By Issa Khalaf
On his site, ‘Bernard Avishai Dot Com,’ an outraged Avishai had this to say about the Palestine Papers:
"…the Guardian’s spin on the talks, based on documents leaked by Al Jazeera, is outrageous.
"The Guardian has seemed bent on making Palestinian concessions seem like a betrayal. But they have reported only one hand clapping. Palestinian territorial and other concessions, I will show, were the other side of significant, creative Israeli proposals and concessions. Any prospective agreement would be a compromise, for God’s sake. …"
I waited with held breath. His response came—“A Plan for Peace that Still Could Be,” in that bastion of Israel advocacy and a generous platform for Avishai, the New York Times, on 7 Feb. 2011—and went. I could hardly stomach having to go through it, but today I did. Not because I reject the good intentions of Avishai’s Israeli liberalism—despite its severe shortcomings and inability to look at itself squarely, including the delusion of proto-state Zionism’s romantic foundations—or his call for equality for Israel’s Palestinian citizens and his concern for liberalizing Zionism and rescinding its institutions that make it racist and unequal. Or, for that matter, his concern to get on with peace and the evolution of “Israel’s globalization” which he believes is changing it into a cosmopolitan entrepreneurial culture that one day, after a long transition based on two states, will lead to deeper cooperation between Palestine-Israel, even federal structure between Israel, Palestine, and Jordan. (I read his Hebrew Republic and Tragedy of Zionism.) This is okay with me. Though I’d prefer, and take, a bi-national state, given the realities as I see them, a two state solution would indeed have been a start towards the long term process of Palestinian-Israeli coexistence. The operative words are “would have been,” because I now believe two states to be in the past. But not Avishai, who argues that the negotiations of 2008-09 “provide an invaluable template of a new, Obama-led push for peace.” He said he interviewed both Olmert and Abbas, on January 21, about the duo’s own negotiations.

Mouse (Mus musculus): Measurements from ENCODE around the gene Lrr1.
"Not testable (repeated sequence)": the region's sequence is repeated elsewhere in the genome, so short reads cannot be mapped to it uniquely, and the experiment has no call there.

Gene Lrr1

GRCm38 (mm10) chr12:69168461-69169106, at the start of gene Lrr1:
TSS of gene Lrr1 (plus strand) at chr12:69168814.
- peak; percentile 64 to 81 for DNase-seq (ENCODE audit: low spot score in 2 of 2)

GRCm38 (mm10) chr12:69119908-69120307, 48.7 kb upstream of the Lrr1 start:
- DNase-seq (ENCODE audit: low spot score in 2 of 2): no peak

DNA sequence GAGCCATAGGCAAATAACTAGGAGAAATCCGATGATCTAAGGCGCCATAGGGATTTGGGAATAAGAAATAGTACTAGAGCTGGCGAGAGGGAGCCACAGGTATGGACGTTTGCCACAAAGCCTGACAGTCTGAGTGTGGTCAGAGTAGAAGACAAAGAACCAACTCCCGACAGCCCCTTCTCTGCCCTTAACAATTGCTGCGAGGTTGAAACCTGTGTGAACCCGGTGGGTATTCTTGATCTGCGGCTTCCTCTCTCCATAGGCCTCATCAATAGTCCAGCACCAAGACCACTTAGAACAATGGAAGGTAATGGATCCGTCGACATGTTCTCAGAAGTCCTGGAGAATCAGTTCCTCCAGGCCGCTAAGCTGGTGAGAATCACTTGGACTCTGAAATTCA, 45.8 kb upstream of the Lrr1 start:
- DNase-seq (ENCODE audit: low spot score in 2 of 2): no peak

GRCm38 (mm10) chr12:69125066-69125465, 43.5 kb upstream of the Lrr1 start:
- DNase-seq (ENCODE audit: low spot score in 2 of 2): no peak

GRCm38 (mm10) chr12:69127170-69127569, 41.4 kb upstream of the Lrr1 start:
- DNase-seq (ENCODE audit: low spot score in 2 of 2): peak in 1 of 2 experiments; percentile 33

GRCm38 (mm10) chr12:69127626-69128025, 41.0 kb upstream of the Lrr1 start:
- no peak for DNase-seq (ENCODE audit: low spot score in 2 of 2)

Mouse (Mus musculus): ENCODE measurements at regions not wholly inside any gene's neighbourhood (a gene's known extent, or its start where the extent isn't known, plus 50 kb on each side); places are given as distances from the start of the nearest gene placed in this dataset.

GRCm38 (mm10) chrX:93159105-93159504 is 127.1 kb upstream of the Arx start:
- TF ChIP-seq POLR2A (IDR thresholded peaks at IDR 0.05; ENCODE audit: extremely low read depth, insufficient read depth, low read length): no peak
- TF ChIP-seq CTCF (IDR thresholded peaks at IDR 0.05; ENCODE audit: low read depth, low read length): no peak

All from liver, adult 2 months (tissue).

What does he find? I’m not sure, for virtually everything new he said he uncovered by his separate interviews with Olmert and Abbas in one day, pretty much confirm the Palestine Papers. Abbas accepted demilitarization and several other, sovereignty denuding aspects including giving Israel the right of chasing “terrorists” across Palestine’s border. Okay, denuded or otherwise, no Palestinian gives a damn whether Palestine has military forces; they just want the Israeli albatross lifted from their lives. The Israelis gave nothing in this area.
Then Avishai goes into the nauseating business of annexed and exchanged land percentages and swap ratio, which should be 1:1. Abbas offered 1.9 percent of the West Bank (defined to include Latrun “no man’s land” and, surprise of surprises, Palestinian East Jerusalem) even though the area of the built up settlements is 1.1 percent. The Israelis wanted 6.3, but Abbas offered 5.8 but Olmert would take nothing less than 5.9, though 4 percent was floated post-negotiations at Rice University’s Baker Institute. (God!)